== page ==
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Deferred prosecution

A new approach to corporate crime

The New York Times reported recently:

In a major shift of policy, the Justice Department, once known for taking down giant corporations, including the accounting firm Arthur Andersen, has put off prosecuting more than 50 companies suspected of wrongdoing over the last three years.

Instead, many companies, from boutique outfits to immense corporations like American Express, have avoided the cost and stigma of defending themselves against criminal charges with a so-called deferred prosecution agreement, which allows the government to collect fines and appoint an outside monitor to impose internal reforms without going through a trial. In many cases, the name of the monitor and the details of the agreement are kept secret.

Deferred prosecutions have become a favorite tool of the Bush administration.

Deferred prosecution is a beautifully tactful way to say No prosecution (as long as you pay us big wads of cash). But perhaps you suppose that “deferred” means, as it is normally understood, just put off until later? Not really:

Most agreements end after two or three years with the charges permanently dismissed.

Ah, so the prosecutions are “deferred” for ever. That’s a relief.

But why is the government so interested in collecting big wads of cash in lieu of prosecuting companies for acts that include “financial crimes, […] Medicare and Medicaid fraud, kickbacks and environmental violations”? This might be a clue:

Deferred prosecution agreements, or D.P.A.’s, have become controversial because of a medical supply company’s agreement to pay up to $52 million to the consulting firm of John Ashcroft, the former attorney general, as an outside monitor to avoid criminal prosecution.

I am reminded of George W. Bush’s insistence that “the justice system” shouldn’t “affect the flows of capital”. ((Cited in Unspeak, p208.)) Presumably, diverting a little of those flows into the pockets of the former chief law-enforcement officer of the US doesn’t count.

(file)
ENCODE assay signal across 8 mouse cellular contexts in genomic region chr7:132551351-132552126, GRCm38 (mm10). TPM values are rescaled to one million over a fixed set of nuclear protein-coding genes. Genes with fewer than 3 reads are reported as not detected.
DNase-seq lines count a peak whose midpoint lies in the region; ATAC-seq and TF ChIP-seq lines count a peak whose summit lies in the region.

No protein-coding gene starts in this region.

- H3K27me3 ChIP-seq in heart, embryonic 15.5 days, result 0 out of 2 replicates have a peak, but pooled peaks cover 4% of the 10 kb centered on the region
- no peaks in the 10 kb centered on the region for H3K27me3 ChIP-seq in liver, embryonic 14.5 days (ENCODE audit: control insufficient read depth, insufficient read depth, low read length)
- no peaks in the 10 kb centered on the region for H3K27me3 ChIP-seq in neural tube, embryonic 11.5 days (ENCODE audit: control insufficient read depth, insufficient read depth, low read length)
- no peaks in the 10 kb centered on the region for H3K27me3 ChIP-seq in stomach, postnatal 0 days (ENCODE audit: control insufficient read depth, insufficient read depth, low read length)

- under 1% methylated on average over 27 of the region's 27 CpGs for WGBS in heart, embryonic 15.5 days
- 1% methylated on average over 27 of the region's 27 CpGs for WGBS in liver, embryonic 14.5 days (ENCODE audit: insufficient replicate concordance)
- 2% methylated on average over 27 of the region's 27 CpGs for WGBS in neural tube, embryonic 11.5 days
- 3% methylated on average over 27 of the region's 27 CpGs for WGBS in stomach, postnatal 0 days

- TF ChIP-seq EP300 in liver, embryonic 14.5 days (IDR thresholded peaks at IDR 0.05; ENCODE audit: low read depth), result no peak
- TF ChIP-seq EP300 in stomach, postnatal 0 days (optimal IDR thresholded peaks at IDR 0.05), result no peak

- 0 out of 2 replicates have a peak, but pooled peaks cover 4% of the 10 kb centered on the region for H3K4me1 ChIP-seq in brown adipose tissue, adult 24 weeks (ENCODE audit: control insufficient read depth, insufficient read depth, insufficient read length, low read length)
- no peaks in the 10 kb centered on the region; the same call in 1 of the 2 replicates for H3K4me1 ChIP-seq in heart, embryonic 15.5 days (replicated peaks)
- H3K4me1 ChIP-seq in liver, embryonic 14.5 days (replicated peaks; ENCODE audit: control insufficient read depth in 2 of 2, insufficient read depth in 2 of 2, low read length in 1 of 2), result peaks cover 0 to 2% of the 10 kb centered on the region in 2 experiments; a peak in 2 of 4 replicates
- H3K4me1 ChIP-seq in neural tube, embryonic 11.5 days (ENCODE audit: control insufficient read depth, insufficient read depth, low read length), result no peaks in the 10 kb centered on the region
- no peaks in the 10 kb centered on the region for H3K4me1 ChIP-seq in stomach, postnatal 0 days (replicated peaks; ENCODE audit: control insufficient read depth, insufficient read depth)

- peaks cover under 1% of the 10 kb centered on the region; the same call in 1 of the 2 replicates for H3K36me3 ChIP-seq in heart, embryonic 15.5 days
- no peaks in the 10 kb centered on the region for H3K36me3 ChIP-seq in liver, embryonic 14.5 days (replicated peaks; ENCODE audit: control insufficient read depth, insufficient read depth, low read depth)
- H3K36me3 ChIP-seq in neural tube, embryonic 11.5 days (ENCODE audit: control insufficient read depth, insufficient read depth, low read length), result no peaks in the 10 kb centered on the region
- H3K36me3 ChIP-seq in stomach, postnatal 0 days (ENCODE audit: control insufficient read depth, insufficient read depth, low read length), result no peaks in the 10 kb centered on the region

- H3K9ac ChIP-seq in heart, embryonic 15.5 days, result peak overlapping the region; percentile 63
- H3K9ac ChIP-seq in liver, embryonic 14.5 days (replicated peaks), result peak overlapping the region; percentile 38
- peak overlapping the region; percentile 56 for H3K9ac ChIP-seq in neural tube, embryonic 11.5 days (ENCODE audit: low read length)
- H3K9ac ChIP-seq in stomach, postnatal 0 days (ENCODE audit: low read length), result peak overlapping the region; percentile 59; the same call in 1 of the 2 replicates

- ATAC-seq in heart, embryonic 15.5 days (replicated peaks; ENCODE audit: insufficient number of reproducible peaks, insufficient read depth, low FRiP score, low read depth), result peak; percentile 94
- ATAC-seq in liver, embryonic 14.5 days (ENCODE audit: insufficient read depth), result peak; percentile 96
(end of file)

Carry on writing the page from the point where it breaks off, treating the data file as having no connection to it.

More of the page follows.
A “deferred prosecution”, of course, is only a narrow case of the administration’s speciality, which we might be tempted to christen deferred justice — retaining, of course, the special meaning of “deferred”, so that it means “no justice, ever”. This is the species of justice that, in an admirable display of even-handedness, the government metes out not only to prisoners held for years without trial but also to the politicians and lawyers responsible for dreaming up its torture régime: they are granted immunity from US prosecution by the MCA. ((But not global immunity: see lawyer Philippe Sands’s interesting piece in Vanity Fair on the prospect of individuals who travel to foreign countries being arrested and prosecuted there on war-crimes charges.)) Really, a justice forever deferred is the most perfect kind.

What have you “deferred” recently, readers?

  1. 1  Russell Davies  April 17, 2008, 8:02 am 

    What you’re missing here is that ‘defer’ also means ‘to yield (to) or comply (with) the wishes or judgements of another’. So these deferred prosecutions, rather than being merely delayed, are prosecutions in which the prosecutors have yielded to the wishes of the corporations, for a suitable fee of course, to drop the case at a mutually agreed time. It’s quite a subtle use of ‘deferred’ on this basis.

  2. 2  Steven  April 17, 2008, 8:06 am 

    I defer to your judgment on that excellent point.

  3. 3  Alex Higgins  April 17, 2008, 8:47 am 

    Right now, I am deferring the work I have to do on my portfolio and reading blogs instead.

    Unfortunately, that is deferral in the traditional sense of the word, rather than the new, fun meaning described above.

  4. 4  Steven  April 17, 2008, 8:58 am 

    I am deferring my work in favour of more coffee. Sadly, this is not a permanent deferral either.

  5. 5  richard  April 17, 2008, 11:36 am 

    So the DoJ is enforcing a protection racket, but doesn’t even get to keep the protection money? It’s positively Brazilian!

  6. 6  Steven  April 17, 2008, 12:07 pm 

    Is this you too, richard?

    I was struck, however, by how this recasts the DoJ, not just as an extractor of protection money, but as a kind of freelance mafia enforcer, providing the intimidation while the funds themselves are actually siphoned off to the private business interests of former government employees.


  7. 7  richard  April 17, 2008, 12:46 pm 

    Thanks. I vent more over there, about a variety of minority concerns, which is why I don’t commonly provide a link.

  8. 8  Adam  April 17, 2008, 1:47 pm 

    A legally similar story without the linguistic twist of “deferral” arose in the sport of cycling this week.

    The German criminal investigation (for fraud, through doping) into Jan Ullrich was stopped on the condition that he paid a big fine that isn’t a fine:

    “The amount of the payment was not disclosed but reckoned to be 250,000 euro. Ullrich did not admit to any guilt, and is not considered, under German law, to have been found guilty”. (

    I better stop deferring my work now too.

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